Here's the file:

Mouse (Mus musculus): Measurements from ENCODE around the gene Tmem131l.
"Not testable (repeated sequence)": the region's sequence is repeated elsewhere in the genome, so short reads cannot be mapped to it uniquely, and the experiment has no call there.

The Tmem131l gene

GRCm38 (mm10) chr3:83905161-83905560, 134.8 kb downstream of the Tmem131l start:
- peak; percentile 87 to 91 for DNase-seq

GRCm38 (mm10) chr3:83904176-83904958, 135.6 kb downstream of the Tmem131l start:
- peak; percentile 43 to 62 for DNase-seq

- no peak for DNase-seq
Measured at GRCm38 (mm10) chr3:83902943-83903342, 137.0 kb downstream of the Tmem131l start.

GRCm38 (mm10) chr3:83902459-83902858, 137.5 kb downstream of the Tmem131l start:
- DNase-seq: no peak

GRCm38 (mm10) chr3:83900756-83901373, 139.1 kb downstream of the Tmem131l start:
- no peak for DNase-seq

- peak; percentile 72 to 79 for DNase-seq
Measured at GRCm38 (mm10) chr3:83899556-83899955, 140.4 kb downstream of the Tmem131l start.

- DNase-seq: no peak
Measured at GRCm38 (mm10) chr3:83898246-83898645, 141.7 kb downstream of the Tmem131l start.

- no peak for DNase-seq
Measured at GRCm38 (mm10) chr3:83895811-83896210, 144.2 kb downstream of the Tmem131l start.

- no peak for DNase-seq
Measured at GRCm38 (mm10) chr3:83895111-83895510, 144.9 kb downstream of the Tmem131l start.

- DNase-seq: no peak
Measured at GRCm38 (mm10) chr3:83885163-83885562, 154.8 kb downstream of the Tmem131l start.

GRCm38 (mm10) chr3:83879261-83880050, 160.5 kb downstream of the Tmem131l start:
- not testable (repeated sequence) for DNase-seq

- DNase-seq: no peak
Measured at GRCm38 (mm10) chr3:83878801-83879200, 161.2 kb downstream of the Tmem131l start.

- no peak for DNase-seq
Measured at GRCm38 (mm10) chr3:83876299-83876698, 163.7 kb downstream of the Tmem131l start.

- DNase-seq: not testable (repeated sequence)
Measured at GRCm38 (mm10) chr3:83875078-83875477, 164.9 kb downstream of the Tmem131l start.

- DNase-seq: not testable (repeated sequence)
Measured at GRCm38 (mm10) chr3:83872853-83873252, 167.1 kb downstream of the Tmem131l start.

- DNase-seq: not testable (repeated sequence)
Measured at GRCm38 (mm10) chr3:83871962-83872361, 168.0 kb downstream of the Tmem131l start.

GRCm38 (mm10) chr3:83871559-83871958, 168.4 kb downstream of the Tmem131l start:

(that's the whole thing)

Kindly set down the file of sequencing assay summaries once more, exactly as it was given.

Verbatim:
Mouse (Mus musculus): Measurements from ENCODE around the gene Tmem131l.
"Not testable (repeated sequence)": the region's sequence is repeated elsewhere in the genome, so short reads cannot be mapped to it uniquely, and the experiment has no call there.

The Tmem131l gene

GRCm38 (mm10) chr3:83905161-83905560, 134.8 kb downstream of the Tmem131l start:
- peak; percentile 87 to 91 for DNase-seq

GRCm38 (mm10) chr3:83904176-83904958, 135.6 kb downstream of the Tmem131l start:
- peak; percentile 43 to 62 for DNase-seq

- no peak for DNase-seq
Measured at GRCm38 (mm10) chr3:83902943-83903342, 137.0 kb downstream of the Tmem131l start.

GRCm38 (mm10) chr3:83902459-83902858, 137.5 kb downstream of the Tmem131l start:
- DNase-seq: no peak

GRCm38 (mm10) chr3:83900756-83901373, 139.1 kb downstream of the Tmem131l start:
- no peak for DNase-seq

- peak; percentile 72 to 79 for DNase-seq
Measured at GRCm38 (mm10) chr3:83899556-83899955, 140.4 kb downstream of the Tmem131l start.

- DNase-seq: no peak
Measured at GRCm38 (mm10) chr3:83898246-83898645, 141.7 kb downstream of the Tmem131l start.

- no peak for DNase-seq
Measured at GRCm38 (mm10) chr3:83895811-83896210, 144.2 kb downstream of the Tmem131l start.

- no peak for DNase-seq
Measured at GRCm38 (mm10) chr3:83895111-83895510, 144.9 kb downstream of the Tmem131l start.

- DNase-seq: no peak
Measured at GRCm38 (mm10) chr3:83885163-83885562, 154.8 kb downstream of the Tmem131l start.

GRCm38 (mm10) chr3:83879261-83880050, 160.5 kb downstream of the Tmem131l start:
- not testable (repeated sequence) for DNase-seq

- DNase-seq: no peak
Measured at GRCm38 (mm10) chr3:83878801-83879200, 161.2 kb downstream of the Tmem131l start.

- no peak for DNase-seq
Measured at GRCm38 (mm10) chr3:83876299-83876698, 163.7 kb downstream of the Tmem131l start.

- DNase-seq: not testable (repeated sequence)
Measured at GRCm38 (mm10) chr3:83875078-83875477, 164.9 kb downstream of the Tmem131l start.

- DNase-seq: not testable (repeated sequence)
Measured at GRCm38 (mm10) chr3:83872853-83873252, 167.1 kb downstream of the Tmem131l start.

- DNase-seq: not testable (repeated sequence)
Measured at GRCm38 (mm10) chr3:83871962-83872361, 168.0 kb downstream of the Tmem131l start.

GRCm38 (mm10) chr3:83871559-83871958, 168.4 kb downstream of the Tmem131l start: